bought a beautiful brand spanking new super duper Guinean djembe from Epizo
Bangoura. A friend of mine was there at the same time as me and agreed to
bring my first, now second-best (but dearly loved) djembe back for me; he
flew on a different flight and airline from me. We both did the same act at
check in (both djembes were in soft bags only: we wanted to minimize the
size to give the best chance of being able to take them into the cabin). We
asked to take them in the cabin, explaining that they were delicate musical
instruments and that the heads are particularly vulnerable. We were each
refused. Instead in each case the djembe bag was plastered with FRAGILE
stickers and we were told that they would be treated specially carefully.
But then in each case we were asked to sign a waiver acknowledging that
this was a fragile item inadequately packed.

OK. So I got to Auckland filled with trepidation. Fortunately my lovely
Epizo djembe survived perfectly. But my second-best djembe which my friend
was bringing via QANTAS (till then always one of my favourite airlines)
fared less well. When my friend collected it at baggage collection it was
*seriously*, and I mean *seriously* damaged.

Get this!! The damage was *not* to the head which was intact. (Naturally I
had undone quite a few knots on both djembes, by the way, so the heads were
relatively slack for the trip.) The damage was to the *BASE* of the djembe.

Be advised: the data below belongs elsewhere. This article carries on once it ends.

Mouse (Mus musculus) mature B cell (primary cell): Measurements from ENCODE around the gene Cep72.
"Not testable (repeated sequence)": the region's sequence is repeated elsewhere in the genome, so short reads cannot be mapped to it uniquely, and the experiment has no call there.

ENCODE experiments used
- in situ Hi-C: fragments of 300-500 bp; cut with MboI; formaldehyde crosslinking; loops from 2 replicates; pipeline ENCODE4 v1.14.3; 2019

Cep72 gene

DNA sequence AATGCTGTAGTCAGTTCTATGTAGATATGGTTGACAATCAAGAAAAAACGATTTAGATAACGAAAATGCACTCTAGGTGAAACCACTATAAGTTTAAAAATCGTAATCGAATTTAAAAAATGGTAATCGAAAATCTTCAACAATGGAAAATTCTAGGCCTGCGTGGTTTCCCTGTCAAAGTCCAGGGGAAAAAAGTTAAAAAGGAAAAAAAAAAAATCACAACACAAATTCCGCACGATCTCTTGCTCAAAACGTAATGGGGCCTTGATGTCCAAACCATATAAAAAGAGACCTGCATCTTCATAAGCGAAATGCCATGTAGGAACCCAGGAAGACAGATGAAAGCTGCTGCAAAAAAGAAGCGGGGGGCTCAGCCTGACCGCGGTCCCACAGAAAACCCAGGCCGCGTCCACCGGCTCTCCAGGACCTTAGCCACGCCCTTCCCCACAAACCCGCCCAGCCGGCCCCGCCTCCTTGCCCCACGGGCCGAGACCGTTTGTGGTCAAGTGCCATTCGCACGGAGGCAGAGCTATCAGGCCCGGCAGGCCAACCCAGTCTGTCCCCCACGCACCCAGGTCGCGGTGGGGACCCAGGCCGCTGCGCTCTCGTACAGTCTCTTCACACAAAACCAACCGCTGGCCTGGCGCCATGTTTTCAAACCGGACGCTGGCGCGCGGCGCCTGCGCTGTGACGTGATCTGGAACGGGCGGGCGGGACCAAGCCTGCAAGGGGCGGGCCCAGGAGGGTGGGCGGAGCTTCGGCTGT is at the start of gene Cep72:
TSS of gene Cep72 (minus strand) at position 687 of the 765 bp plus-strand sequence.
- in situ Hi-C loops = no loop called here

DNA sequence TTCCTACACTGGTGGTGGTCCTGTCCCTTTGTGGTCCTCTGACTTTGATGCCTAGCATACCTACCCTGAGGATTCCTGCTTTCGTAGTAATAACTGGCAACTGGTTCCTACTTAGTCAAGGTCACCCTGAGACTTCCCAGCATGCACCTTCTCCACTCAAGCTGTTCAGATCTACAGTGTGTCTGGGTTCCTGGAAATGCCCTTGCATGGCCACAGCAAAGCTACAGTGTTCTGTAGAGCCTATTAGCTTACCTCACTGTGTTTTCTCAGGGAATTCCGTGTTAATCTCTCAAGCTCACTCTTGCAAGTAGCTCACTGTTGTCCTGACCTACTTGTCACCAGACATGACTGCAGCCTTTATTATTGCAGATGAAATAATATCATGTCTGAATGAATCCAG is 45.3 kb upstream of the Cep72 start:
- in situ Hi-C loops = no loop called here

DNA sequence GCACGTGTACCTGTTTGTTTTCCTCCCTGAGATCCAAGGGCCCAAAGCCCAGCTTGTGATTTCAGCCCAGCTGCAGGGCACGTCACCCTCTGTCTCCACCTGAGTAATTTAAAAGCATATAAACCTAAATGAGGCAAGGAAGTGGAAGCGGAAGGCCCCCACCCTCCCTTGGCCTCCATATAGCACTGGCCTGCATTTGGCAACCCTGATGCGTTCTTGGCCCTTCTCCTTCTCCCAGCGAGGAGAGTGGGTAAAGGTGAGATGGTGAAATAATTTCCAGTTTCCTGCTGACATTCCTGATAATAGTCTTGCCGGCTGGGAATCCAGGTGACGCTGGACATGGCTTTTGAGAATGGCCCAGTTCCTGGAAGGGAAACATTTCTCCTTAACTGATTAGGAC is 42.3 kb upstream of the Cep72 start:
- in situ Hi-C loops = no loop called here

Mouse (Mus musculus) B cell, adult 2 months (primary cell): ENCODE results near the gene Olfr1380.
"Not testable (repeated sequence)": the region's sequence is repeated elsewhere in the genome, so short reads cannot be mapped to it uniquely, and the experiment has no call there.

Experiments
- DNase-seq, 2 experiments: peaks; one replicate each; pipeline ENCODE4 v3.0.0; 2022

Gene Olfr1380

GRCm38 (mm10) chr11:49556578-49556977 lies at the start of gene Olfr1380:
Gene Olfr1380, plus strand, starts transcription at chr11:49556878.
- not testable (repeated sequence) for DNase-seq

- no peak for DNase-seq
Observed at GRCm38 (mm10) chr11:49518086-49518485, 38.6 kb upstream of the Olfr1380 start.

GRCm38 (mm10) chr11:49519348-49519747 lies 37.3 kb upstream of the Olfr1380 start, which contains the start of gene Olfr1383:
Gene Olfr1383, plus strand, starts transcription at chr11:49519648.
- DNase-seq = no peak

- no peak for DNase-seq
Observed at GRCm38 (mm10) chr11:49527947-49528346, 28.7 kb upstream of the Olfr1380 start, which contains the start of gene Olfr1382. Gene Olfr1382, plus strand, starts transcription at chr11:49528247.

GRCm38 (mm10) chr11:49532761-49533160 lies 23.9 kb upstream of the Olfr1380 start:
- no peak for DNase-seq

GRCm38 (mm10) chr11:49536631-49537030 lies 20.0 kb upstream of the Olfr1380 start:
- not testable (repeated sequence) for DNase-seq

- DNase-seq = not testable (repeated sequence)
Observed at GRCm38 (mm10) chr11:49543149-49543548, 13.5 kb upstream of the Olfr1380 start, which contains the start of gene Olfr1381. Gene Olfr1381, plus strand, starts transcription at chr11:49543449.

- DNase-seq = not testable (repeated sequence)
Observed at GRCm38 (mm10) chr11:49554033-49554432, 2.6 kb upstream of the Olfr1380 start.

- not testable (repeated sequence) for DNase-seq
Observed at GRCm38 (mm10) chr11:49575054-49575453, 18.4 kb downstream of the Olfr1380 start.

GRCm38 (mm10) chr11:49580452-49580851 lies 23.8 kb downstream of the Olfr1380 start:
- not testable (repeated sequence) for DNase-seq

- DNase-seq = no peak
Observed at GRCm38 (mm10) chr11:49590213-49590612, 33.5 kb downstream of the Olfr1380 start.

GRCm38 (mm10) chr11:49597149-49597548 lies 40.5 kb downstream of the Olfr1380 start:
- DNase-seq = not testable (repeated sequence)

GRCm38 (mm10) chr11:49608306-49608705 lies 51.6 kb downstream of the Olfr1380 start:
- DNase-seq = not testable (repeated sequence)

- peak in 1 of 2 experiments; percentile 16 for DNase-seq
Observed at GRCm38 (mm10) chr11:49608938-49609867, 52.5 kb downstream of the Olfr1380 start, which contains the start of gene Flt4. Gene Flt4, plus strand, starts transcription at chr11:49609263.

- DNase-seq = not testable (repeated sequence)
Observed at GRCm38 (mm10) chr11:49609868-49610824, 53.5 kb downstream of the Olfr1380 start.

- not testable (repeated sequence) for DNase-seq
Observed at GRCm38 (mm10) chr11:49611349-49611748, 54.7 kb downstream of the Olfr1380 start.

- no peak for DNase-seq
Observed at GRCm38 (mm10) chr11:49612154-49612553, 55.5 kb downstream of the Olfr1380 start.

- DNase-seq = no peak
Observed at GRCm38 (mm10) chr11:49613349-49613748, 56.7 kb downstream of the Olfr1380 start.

We figured QANTAS had to have run a truck over it or else dropped it onto
concrete from a height. I mean, the base of a djembe is a wooden tube of
reasonable thickness and should be able to take a certain amount of weight
or impact. This was in about 4 pieces!! That is to say, there were about 4
cracks running down the base, and at least two large pieces of wood were
completely separated (in one case it had split in such a way as to make it
look as if the base was separate and fitted into the bowl .. but it was
just the wood splitting along the grain).

In other words, what had happened to this djembe was something which would
quite likely damage any ordinary piece of luggage. It had been crushed so
hard it broke into pieces. "Fragile" didn't come into it. But the Catch-22
was that my friend had to sign a waiver in order for them to put the
FRAGILE stickers on the bag. So QANTAS was technically not liable.

Fortunately the story has a fairly happy ending. Another drummer friend of
mine was at the time working at a woodworking shop. He glued all the pieces
back together as well as possible. This left things pretty irregular so he
used a lathe to turn the base down a bit to get it even. Then he used
stainless steel wire to wrap the mid-section of the base for added
strength. (He used the lathe to do the wrapping.) It looks cool and sounded
as good as ever (and now I have put a better, Senegalese goatskin head on
it, it is sounding *better* than ever!).

Despite this happy outcome I took initial steps to try to complain to